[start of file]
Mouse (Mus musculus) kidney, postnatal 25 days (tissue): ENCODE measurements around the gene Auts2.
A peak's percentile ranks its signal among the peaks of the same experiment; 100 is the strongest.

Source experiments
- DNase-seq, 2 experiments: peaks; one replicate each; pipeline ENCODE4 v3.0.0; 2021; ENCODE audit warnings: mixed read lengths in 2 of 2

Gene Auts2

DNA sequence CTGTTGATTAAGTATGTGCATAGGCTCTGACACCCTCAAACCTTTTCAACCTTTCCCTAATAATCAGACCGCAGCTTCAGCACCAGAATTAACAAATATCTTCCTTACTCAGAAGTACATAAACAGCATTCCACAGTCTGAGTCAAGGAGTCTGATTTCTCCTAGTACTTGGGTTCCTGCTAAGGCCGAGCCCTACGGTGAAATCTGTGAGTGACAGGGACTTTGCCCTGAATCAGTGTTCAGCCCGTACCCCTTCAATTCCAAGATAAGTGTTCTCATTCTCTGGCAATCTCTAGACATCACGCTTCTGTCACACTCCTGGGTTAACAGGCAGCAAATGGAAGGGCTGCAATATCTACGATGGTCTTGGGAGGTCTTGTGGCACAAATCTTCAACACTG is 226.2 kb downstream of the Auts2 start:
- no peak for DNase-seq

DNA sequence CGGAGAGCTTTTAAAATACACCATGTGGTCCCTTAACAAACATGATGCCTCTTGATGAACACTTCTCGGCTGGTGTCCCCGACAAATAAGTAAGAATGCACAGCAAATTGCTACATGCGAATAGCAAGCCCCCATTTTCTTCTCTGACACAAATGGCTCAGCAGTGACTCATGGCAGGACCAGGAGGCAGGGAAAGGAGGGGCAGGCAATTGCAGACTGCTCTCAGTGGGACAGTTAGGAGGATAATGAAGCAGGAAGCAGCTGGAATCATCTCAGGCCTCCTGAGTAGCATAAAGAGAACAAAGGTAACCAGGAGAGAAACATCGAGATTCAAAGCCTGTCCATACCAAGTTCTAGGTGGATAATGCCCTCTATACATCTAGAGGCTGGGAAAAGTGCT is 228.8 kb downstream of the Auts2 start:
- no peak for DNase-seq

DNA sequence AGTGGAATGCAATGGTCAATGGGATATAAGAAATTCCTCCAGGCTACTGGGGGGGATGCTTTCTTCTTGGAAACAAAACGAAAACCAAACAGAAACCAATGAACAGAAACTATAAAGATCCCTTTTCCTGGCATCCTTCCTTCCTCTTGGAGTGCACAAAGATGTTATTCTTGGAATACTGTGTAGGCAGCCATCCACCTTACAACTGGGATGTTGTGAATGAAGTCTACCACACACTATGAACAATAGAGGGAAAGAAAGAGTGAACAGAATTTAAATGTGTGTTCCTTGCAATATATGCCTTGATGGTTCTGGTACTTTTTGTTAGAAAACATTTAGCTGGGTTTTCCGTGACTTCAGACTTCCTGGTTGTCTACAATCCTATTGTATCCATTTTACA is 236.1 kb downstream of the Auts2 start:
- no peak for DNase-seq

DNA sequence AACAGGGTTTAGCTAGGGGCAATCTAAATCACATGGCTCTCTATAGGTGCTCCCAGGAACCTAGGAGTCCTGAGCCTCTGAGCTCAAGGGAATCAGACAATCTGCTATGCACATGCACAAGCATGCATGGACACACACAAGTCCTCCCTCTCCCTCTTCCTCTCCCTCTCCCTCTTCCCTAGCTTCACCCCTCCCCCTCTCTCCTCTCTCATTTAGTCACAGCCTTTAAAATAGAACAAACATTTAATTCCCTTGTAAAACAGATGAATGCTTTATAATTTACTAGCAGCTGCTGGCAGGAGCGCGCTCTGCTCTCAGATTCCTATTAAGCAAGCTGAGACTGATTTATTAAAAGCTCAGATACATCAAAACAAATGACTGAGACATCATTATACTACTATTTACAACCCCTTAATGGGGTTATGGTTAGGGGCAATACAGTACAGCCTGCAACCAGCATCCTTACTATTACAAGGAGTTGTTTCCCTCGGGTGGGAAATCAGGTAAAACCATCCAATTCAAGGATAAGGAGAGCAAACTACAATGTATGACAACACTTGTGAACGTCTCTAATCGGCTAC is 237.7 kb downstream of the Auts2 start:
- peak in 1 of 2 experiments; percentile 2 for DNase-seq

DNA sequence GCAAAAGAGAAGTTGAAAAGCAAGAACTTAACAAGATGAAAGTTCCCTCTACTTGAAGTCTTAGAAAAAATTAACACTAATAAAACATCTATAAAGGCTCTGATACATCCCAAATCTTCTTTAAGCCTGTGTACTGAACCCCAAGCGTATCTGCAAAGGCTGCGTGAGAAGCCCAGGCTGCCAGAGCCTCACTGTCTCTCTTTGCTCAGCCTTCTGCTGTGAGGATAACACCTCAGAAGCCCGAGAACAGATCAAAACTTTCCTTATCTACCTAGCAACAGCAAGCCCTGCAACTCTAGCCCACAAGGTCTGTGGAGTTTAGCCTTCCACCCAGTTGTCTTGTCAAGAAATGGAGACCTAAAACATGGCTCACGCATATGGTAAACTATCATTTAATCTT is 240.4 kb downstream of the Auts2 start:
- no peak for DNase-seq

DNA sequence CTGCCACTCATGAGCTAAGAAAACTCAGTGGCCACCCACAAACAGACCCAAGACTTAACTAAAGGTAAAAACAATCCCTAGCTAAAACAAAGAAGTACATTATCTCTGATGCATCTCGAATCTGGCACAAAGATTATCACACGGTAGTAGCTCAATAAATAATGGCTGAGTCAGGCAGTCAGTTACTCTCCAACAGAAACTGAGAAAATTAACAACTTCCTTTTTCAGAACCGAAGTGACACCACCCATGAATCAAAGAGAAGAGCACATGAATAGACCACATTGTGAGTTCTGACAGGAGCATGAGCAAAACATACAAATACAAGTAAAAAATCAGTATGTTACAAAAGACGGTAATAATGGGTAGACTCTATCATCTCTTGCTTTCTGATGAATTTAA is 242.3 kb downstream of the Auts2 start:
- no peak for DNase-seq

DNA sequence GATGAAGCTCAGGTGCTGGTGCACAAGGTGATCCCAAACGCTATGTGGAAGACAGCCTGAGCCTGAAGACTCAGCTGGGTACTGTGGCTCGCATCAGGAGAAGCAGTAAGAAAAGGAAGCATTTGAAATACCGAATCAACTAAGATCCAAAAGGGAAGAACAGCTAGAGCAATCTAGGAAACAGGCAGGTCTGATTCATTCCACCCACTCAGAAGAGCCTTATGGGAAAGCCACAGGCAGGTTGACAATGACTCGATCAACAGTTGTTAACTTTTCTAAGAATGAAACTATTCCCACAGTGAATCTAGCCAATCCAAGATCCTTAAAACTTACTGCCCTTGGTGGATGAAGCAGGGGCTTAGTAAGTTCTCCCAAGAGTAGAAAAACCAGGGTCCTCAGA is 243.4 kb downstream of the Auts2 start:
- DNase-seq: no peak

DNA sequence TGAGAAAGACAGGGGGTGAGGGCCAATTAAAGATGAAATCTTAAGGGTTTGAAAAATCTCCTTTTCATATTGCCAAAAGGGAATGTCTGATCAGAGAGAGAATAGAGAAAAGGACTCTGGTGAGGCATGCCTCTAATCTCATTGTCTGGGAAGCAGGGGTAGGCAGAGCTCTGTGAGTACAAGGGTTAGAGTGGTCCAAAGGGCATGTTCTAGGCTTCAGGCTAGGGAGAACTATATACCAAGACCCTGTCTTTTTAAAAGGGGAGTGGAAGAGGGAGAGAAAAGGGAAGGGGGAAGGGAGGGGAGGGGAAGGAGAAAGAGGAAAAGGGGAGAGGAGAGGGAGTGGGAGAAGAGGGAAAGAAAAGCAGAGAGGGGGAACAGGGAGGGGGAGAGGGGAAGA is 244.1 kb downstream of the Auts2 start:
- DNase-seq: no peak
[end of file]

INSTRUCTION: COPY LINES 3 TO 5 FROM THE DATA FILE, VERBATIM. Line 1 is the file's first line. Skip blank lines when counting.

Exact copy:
Source experiments
- DNase-seq, 2 experiments: peaks; one replicate each; pipeline ENCODE4 v3.0.0; 2021; ENCODE audit warnings: mixed read lengths in 2 of 2

Gene Auts2